Labour

While Donald Trump and Jeremy Corbyn are blindingly different politicians, their current and probably short-lived attraction to their respective bases is eerily similar in the world of anger politics.

How intriguing that on both sides of the Atlantic, politics is presently consumed with polar opposites who are sucking the oxygen out of their respective parties' electoral debates.

I speak of course of Donald Trump and Jeremy Corbyn.

The first wishes to be nominee of the American Republican Party and go on to win the Presidency. He will succeed in neither.

Protest outside Nats' summer party a necessary act of defiance in face of welfare and housing reforms 

On Sunday afternoon I spent three hours on the picket line outside National’s ‘Summer Party’ at the Royal Akarana Yacht Club.

Andrew Little kicked off the political year proper with his state of the nation address this morning, and it emphasised that Labour is under new management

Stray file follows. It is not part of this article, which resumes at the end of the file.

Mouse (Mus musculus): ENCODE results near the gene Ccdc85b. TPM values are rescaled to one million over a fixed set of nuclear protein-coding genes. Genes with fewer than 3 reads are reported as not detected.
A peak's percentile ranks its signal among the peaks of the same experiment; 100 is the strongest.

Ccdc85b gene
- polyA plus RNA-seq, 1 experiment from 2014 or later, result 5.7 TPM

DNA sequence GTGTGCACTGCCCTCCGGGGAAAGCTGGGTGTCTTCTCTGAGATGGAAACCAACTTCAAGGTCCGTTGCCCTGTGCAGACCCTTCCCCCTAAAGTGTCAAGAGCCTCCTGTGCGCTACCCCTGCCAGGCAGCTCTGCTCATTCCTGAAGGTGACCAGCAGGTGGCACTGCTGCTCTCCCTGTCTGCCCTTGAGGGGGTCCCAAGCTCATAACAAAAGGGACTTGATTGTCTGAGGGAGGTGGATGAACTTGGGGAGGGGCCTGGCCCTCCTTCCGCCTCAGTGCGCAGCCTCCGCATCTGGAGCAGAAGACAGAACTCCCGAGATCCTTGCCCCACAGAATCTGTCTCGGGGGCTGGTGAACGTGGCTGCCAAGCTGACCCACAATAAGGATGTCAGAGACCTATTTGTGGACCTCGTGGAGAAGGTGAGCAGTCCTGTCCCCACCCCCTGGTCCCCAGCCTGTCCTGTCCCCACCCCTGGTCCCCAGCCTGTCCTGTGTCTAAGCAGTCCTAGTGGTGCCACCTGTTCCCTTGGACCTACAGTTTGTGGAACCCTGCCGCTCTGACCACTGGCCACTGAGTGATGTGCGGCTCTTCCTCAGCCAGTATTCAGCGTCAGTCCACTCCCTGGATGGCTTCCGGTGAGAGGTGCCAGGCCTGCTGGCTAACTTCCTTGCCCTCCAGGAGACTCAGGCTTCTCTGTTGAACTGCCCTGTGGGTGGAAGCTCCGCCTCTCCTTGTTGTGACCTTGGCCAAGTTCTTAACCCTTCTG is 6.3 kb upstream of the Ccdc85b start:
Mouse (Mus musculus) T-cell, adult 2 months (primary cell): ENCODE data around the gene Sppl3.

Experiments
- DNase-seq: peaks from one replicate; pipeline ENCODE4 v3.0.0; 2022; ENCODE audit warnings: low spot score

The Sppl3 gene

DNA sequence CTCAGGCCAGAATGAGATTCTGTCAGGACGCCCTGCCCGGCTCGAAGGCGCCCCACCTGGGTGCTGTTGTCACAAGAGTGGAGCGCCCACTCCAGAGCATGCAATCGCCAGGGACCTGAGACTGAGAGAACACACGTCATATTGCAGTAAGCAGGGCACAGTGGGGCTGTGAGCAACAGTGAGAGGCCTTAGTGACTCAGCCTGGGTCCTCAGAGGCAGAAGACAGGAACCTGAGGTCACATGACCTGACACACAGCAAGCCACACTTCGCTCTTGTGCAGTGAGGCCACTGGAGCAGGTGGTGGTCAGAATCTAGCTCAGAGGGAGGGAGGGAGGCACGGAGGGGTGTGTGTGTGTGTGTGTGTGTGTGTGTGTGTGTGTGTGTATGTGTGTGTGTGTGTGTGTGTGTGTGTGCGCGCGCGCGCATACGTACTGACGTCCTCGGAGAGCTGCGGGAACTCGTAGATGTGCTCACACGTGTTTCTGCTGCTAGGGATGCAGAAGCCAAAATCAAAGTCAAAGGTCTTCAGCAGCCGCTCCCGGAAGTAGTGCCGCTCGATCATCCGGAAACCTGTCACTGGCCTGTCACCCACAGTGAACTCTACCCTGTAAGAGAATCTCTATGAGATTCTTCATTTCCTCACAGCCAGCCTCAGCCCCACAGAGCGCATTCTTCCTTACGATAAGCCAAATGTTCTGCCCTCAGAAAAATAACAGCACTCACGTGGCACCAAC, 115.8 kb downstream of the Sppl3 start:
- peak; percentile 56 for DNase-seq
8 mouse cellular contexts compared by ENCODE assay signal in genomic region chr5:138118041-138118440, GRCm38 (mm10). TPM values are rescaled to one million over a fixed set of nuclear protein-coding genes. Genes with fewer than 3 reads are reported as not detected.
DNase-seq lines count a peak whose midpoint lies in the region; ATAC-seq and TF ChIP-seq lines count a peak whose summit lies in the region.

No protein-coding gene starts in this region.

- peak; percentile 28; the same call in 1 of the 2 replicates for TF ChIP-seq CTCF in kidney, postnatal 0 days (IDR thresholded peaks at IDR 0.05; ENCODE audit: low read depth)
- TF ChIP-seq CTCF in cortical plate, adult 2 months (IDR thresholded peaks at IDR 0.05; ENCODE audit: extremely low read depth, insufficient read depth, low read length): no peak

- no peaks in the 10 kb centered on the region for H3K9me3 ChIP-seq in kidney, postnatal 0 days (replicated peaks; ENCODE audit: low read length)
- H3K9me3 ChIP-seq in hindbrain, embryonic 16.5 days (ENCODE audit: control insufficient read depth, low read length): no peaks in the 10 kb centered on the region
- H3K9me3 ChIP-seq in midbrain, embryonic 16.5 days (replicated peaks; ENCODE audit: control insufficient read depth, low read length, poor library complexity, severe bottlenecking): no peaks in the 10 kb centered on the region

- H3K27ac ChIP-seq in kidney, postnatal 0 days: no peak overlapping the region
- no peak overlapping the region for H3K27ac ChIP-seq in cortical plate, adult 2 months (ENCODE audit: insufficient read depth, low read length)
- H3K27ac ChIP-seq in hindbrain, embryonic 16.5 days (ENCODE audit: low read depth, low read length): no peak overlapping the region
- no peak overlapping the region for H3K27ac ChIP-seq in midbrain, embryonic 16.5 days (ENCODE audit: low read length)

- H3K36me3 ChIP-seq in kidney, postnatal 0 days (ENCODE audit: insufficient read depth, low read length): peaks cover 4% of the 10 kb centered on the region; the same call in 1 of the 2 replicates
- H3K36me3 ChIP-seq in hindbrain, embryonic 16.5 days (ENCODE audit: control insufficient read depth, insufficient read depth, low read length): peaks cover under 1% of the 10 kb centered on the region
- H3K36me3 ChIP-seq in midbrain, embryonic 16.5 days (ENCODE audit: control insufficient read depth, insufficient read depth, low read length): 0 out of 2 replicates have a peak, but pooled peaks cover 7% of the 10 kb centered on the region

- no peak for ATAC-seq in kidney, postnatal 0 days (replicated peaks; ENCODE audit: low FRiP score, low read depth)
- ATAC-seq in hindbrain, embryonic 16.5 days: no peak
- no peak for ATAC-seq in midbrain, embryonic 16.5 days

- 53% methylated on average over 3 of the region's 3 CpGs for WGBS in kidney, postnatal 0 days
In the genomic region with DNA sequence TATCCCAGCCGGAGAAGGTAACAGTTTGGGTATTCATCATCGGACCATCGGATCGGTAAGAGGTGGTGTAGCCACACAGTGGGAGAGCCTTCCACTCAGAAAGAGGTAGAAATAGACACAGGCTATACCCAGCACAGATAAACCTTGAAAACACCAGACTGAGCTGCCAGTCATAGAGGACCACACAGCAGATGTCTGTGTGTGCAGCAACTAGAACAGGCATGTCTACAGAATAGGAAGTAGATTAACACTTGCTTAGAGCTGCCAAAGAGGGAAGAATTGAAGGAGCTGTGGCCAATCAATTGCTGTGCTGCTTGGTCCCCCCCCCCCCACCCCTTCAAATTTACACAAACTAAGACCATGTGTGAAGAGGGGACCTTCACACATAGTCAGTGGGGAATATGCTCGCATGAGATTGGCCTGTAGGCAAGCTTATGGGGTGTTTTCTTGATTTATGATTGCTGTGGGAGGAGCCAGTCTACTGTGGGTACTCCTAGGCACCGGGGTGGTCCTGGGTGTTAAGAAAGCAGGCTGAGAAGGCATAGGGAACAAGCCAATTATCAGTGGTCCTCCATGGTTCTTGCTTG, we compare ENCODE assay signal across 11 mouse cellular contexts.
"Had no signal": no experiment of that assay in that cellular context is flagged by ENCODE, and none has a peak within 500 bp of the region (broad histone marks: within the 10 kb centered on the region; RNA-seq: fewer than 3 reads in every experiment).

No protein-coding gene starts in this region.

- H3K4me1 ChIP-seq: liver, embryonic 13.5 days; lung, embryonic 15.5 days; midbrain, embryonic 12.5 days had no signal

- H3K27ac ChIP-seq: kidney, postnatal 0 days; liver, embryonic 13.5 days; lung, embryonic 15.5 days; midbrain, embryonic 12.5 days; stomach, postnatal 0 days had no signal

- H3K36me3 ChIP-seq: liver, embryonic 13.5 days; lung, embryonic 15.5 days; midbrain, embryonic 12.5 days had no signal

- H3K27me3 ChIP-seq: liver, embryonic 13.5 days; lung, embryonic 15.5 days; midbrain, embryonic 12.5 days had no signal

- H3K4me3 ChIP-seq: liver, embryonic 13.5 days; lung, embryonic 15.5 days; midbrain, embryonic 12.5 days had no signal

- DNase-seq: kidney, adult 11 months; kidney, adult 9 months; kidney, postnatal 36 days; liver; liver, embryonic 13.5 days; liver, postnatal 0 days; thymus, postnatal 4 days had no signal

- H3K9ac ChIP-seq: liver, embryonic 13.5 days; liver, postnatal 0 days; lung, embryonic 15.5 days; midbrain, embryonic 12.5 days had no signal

It couldn't have been much more different, really. Andrew Little's state of the nation speech was conspicuously different from David Cunliffe's effort one year and one day ago.

I know, I know, it was election year, time was short and there was more on the line last year. And in looking at the different approaches, you can put a lot down to timing. But certainly not everything.

Labour's best chance for returning to government is to form a coalition and campaign jointly with the Greens

Much has been written about where Labour needs to go from here. One issue which doesn’t seem to have generated much interest is what do they do with the Greens?

If National can adapt to change, why can't Labour? 

Once upon a time National was a party dominated by farmers and their rural base. Its first townie leader, Sid Holland, had to have a farm bought for him in the 1940s, to maintain his status in the party. It was such a country party that there was a view in the 1960s that as New Zealand urbanised National would lose voter share because Labour was so much stronger in the cities.